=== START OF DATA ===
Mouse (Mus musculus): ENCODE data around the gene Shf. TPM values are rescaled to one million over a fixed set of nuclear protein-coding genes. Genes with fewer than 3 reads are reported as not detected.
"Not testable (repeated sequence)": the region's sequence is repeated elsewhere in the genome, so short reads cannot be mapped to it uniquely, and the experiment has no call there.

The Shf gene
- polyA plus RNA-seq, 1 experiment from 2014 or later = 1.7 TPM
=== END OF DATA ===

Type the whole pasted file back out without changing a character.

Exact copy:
Mouse (Mus musculus): ENCODE data around the gene Shf. TPM values are rescaled to one million over a fixed set of nuclear protein-coding genes. Genes with fewer than 3 reads are reported as not detected.
"Not testable (repeated sequence)": the region's sequence is repeated elsewhere in the genome, so short reads cannot be mapped to it uniquely, and the experiment has no call there.

The Shf gene
- polyA plus RNA-seq, 1 experiment from 2014 or later = 1.7 TPM